Laura Jockusch. Collect and Record!: Jewish Holocaust Documentation in Early Postwar Europe. Oxford: Oxford University Press, 2012. XV, 320 S. $74.00 (cloth), ISBN 978-0-19-976455-6.
Reviewed by Susanne Urban (International Tracing Service)
Published on H-Judaic (September, 2013)
Commissioned by Jason Kalman
They Spoke, Wrote, and Collected: Early Testimonies and Jewish Holocaust Documentation
It has frequently been suggested that Holocaust survivors didn’t speak about their experiences immediately after liberation. Survivors created a conspiracy of silence. They needed the impact of the Eichmann trial in 1961 to start to talk. The recording of survivor interviews only really started after 1994 when Steven Spielberg established the Shoah Foundation. They started too late and now the survivors are dying before they can provide their stories. Holocaust research only started in the 1960s, carried out by historians such as Raul Hilberg or, in Germany, Martin Broszat. Holocaust historiography needed time to develop because it needed distance from the events.
These statements, repeated time and again in media, universities, and other institutional surroundings, have led to the assumption that a broad academic discussion and Holocaust education were impossible for the last several decades because of a lack of substantial systematic research and collection of testimonies. But there was early Holocaust research and early testimonies were given. As a result early commemoration also took place. But there was not a significant enough echo and therefore these early efforts to write, record, and collect sank as various collections deep into archives. These treasures have only been unveiled in the past ten years. Today scholars and media continue to be surprised by how much material was left by early historians and survivors.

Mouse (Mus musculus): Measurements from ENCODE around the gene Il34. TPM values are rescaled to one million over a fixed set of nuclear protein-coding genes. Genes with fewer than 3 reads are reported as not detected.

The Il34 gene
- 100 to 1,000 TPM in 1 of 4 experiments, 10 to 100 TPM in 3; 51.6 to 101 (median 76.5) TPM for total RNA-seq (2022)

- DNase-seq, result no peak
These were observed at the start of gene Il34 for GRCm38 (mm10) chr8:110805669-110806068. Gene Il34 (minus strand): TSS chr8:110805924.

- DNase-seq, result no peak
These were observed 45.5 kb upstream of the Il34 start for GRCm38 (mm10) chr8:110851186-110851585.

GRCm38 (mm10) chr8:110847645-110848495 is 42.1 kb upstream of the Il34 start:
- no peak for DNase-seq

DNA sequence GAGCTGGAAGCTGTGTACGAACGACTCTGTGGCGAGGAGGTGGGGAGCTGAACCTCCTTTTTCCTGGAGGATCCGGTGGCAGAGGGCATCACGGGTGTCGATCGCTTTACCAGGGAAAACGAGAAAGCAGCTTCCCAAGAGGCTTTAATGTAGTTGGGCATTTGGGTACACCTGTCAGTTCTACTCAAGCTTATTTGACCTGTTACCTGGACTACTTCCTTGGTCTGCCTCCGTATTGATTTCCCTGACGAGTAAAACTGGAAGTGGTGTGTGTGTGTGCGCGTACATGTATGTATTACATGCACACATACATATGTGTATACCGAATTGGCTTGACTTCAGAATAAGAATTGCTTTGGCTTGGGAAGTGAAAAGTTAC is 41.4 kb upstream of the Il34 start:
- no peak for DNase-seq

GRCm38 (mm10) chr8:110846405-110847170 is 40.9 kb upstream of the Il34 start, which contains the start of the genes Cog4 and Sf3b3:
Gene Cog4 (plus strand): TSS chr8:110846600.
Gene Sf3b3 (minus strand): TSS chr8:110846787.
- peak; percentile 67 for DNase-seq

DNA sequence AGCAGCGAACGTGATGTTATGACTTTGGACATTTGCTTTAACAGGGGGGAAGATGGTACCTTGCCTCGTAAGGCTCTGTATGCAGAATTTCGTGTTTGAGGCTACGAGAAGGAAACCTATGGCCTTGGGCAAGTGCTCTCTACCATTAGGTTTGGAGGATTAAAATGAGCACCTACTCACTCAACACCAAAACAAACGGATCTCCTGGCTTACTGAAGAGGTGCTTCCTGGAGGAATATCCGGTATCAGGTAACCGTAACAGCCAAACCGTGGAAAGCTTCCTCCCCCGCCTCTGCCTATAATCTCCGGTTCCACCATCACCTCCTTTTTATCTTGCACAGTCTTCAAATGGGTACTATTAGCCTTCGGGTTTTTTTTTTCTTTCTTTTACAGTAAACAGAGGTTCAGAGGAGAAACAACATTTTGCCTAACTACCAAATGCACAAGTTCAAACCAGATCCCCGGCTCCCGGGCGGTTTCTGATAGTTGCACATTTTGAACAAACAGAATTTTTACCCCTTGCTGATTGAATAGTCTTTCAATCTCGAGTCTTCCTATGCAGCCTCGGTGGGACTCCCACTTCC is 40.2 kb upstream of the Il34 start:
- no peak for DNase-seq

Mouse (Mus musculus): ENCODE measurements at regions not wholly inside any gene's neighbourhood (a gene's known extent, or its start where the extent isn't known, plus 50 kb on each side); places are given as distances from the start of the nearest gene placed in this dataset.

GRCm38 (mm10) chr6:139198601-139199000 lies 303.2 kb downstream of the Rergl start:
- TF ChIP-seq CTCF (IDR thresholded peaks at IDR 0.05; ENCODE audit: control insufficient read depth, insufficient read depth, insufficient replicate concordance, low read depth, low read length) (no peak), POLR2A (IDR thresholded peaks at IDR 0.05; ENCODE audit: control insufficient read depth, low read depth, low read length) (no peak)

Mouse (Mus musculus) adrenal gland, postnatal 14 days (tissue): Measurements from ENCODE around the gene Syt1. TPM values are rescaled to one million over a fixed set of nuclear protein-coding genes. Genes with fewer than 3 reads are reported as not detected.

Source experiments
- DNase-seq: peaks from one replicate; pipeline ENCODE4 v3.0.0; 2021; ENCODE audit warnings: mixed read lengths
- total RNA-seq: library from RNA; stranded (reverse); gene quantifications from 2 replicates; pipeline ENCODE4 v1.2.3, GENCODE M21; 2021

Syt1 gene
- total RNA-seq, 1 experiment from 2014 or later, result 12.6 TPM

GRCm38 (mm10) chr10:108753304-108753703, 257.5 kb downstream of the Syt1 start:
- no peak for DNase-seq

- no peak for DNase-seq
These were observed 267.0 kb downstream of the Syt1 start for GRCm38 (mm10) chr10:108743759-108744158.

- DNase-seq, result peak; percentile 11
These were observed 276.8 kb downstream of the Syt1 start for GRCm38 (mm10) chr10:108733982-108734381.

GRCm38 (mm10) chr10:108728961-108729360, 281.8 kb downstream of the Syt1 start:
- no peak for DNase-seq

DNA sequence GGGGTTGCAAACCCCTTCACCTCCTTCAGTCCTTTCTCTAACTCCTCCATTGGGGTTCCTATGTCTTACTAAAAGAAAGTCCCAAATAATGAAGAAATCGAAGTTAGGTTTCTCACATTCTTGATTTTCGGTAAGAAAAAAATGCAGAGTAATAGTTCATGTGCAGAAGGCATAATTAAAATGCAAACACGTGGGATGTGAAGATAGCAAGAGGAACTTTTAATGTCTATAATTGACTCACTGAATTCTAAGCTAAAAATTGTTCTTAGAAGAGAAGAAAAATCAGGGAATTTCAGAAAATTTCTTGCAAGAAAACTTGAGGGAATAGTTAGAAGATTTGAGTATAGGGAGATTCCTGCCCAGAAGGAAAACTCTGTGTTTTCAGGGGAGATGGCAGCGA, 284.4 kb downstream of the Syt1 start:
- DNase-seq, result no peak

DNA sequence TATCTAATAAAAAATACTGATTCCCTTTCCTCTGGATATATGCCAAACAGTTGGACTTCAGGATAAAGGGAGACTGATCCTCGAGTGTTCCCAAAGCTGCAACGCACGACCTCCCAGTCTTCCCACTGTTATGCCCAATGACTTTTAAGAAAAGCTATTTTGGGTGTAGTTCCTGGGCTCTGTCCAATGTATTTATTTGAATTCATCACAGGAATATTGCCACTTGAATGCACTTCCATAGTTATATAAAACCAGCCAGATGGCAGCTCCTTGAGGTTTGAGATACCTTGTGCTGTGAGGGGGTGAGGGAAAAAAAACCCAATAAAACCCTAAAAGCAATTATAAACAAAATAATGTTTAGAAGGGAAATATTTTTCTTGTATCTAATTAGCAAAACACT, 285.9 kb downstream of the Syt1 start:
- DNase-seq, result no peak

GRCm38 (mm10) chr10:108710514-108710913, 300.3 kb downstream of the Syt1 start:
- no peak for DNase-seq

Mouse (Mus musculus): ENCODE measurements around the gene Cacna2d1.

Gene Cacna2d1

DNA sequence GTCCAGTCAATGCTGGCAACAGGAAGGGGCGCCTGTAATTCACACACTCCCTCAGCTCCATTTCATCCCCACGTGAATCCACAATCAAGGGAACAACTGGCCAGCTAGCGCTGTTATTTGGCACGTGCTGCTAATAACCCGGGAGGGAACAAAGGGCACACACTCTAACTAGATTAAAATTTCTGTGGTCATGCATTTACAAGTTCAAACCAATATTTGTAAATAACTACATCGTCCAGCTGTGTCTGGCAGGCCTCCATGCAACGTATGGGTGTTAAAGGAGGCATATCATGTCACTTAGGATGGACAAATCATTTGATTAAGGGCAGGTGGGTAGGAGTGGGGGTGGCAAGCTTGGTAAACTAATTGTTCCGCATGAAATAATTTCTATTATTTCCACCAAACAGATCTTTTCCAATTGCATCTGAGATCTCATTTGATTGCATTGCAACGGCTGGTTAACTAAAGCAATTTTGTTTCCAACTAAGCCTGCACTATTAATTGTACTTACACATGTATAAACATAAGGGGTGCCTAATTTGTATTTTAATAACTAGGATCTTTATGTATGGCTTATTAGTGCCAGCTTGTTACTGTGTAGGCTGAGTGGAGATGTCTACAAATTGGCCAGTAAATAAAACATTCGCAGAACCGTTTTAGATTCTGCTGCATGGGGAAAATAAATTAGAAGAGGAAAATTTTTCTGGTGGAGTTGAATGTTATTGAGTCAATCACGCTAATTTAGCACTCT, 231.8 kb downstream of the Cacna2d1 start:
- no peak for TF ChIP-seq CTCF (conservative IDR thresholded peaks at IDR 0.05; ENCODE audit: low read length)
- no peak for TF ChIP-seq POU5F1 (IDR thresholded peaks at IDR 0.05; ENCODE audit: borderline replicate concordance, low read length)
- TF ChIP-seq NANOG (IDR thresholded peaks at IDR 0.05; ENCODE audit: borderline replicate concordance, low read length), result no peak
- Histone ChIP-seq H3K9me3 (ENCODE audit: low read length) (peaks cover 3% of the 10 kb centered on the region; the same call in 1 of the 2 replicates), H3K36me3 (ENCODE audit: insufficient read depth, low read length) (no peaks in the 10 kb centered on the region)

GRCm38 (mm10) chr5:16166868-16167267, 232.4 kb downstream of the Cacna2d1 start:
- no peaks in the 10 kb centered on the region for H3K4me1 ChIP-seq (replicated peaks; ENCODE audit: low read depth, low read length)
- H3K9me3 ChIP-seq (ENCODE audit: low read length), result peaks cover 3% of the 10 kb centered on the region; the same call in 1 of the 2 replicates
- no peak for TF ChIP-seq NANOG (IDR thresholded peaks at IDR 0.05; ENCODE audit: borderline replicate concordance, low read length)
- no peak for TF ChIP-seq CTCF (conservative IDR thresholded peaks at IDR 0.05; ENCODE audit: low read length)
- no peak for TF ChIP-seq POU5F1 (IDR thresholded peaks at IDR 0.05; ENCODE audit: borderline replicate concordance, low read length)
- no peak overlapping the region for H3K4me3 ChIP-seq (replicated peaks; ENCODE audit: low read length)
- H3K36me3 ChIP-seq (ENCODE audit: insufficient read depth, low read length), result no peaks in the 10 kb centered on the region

Laura Jockusch, a German-born historian, now the Martin Buber Society Fellow in Jewish History at Hebrew University in Jerusalem, earned her PhD from New York University with a thorough study of early Holocaust historiography. She follows the footprints of those early historians and collects and records the sources for her impressive study from numerous archives. Jockusch’s research spans the period from 1943 to 1953. She not only includes those survivors who later worked as historians, or historians who returned to their profession after the Holocaust. She also explores efforts to analyze, preserve, and document the Holocaust during the event itself, as historian Emanuel Ringelblum and his colleagues in the Warsaw Ghetto did. Collectively, those who perished and those who survived wrote history from a Jewish perspective, laid the foundations of Holocaust historiography, and began the first academic debates regarding the methods and the aims of such research. Jockusch focuses on early Holocaust historiography in Austria, France, Germany, Italy, and Poland. This European view mirrors partly the European-wide politics of extermination as well as the survivors’ post-Holocaust circumstances: they were scattered around Europe in Displaced Persons (DP) camps where much historical work took place. Following the closing of the DP camps the survivors emigrated to Israel, the United States, and other countries. Leaving Europe, historians and members of Jewish historical commissions such as Philip Friedman, Israel Kaplan, and Moshe Yosef Feigenbaum took their knowledge and academic approaches with them. Some of those who had worked in Warsaw, Lublin, Paris, and Austria stayed and some emigrated. But their documentation was not centralized for a variety of reasons, including the Cold War. A few collections which had been gathered in Europe were brought, for example, to newly created or reopened institutions such as the Jewish Historical Institute in Warsaw, the Mémorial de la Shoah in Paris, and Yad Vashem in Jerusalem. Historians and other participants in creating this early historiography shared a common commitment: to document the Jewish world as it was before the Holocaust and to show the loss through Nazi documents, testimonies, photographs, film material, and artifacts. But their collections of material were then scattered in various countries just as the survivors were.